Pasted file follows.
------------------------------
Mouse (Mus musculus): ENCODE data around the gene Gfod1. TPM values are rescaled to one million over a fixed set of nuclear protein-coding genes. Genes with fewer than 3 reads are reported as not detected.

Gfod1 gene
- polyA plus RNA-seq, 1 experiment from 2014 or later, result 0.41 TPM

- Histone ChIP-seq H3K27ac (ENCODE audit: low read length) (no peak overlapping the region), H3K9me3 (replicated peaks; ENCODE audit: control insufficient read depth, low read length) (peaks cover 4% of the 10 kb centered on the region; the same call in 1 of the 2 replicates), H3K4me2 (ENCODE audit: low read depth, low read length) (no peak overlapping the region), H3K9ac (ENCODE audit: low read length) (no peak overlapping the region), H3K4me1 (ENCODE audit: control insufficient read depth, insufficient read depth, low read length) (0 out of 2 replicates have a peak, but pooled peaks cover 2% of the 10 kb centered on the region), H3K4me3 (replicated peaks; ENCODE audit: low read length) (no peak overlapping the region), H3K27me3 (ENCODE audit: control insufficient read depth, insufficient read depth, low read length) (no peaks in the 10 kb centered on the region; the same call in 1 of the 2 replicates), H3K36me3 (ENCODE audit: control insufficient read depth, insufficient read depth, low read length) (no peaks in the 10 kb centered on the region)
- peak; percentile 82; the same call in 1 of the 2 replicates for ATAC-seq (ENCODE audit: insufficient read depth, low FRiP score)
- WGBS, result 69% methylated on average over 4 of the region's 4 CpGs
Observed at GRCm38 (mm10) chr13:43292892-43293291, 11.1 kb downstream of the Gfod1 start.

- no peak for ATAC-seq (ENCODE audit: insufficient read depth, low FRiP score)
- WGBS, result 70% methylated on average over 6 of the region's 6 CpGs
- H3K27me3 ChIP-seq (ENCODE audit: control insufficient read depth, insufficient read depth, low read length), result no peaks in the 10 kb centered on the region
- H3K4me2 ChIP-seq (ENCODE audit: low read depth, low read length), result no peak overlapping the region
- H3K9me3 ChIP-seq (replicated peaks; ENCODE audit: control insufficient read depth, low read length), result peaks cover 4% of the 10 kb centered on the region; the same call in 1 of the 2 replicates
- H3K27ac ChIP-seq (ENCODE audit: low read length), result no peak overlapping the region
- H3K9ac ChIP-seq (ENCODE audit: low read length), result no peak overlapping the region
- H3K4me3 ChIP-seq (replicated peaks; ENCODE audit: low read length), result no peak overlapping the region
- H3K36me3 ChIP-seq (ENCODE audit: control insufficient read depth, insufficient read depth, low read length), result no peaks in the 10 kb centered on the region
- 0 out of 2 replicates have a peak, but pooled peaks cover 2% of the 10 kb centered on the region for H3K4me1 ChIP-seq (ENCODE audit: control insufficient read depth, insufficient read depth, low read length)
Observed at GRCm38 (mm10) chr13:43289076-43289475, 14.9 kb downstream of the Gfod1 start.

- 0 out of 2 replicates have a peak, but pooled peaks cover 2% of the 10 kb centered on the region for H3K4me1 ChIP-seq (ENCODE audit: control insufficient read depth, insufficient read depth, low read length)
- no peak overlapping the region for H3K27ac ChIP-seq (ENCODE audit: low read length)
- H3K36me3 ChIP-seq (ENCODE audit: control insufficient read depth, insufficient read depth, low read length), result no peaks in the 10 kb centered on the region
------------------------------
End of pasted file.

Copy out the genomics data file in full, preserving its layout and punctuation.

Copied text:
Mouse (Mus musculus): ENCODE data around the gene Gfod1. TPM values are rescaled to one million over a fixed set of nuclear protein-coding genes. Genes with fewer than 3 reads are reported as not detected.

Gfod1 gene
- polyA plus RNA-seq, 1 experiment from 2014 or later, result 0.41 TPM

- Histone ChIP-seq H3K27ac (ENCODE audit: low read length) (no peak overlapping the region), H3K9me3 (replicated peaks; ENCODE audit: control insufficient read depth, low read length) (peaks cover 4% of the 10 kb centered on the region; the same call in 1 of the 2 replicates), H3K4me2 (ENCODE audit: low read depth, low read length) (no peak overlapping the region), H3K9ac (ENCODE audit: low read length) (no peak overlapping the region), H3K4me1 (ENCODE audit: control insufficient read depth, insufficient read depth, low read length) (0 out of 2 replicates have a peak, but pooled peaks cover 2% of the 10 kb centered on the region), H3K4me3 (replicated peaks; ENCODE audit: low read length) (no peak overlapping the region), H3K27me3 (ENCODE audit: control insufficient read depth, insufficient read depth, low read length) (no peaks in the 10 kb centered on the region; the same call in 1 of the 2 replicates), H3K36me3 (ENCODE audit: control insufficient read depth, insufficient read depth, low read length) (no peaks in the 10 kb centered on the region)
- peak; percentile 82; the same call in 1 of the 2 replicates for ATAC-seq (ENCODE audit: insufficient read depth, low FRiP score)
- WGBS, result 69% methylated on average over 4 of the region's 4 CpGs
Observed at GRCm38 (mm10) chr13:43292892-43293291, 11.1 kb downstream of the Gfod1 start.

- no peak for ATAC-seq (ENCODE audit: insufficient read depth, low FRiP score)
- WGBS, result 70% methylated on average over 6 of the region's 6 CpGs
- H3K27me3 ChIP-seq (ENCODE audit: control insufficient read depth, insufficient read depth, low read length), result no peaks in the 10 kb centered on the region
- H3K4me2 ChIP-seq (ENCODE audit: low read depth, low read length), result no peak overlapping the region
- H3K9me3 ChIP-seq (replicated peaks; ENCODE audit: control insufficient read depth, low read length), result peaks cover 4% of the 10 kb centered on the region; the same call in 1 of the 2 replicates
- H3K27ac ChIP-seq (ENCODE audit: low read length), result no peak overlapping the region
- H3K9ac ChIP-seq (ENCODE audit: low read length), result no peak overlapping the region
- H3K4me3 ChIP-seq (replicated peaks; ENCODE audit: low read length), result no peak overlapping the region
- H3K36me3 ChIP-seq (ENCODE audit: control insufficient read depth, insufficient read depth, low read length), result no peaks in the 10 kb centered on the region
- 0 out of 2 replicates have a peak, but pooled peaks cover 2% of the 10 kb centered on the region for H3K4me1 ChIP-seq (ENCODE audit: control insufficient read depth, insufficient read depth, low read length)
Observed at GRCm38 (mm10) chr13:43289076-43289475, 14.9 kb downstream of the Gfod1 start.

- 0 out of 2 replicates have a peak, but pooled peaks cover 2% of the 10 kb centered on the region for H3K4me1 ChIP-seq (ENCODE audit: control insufficient read depth, insufficient read depth, low read length)
- no peak overlapping the region for H3K27ac ChIP-seq (ENCODE audit: low read length)
- H3K36me3 ChIP-seq (ENCODE audit: control insufficient read depth, insufficient read depth, low read length), result no peaks in the 10 kb centered on the region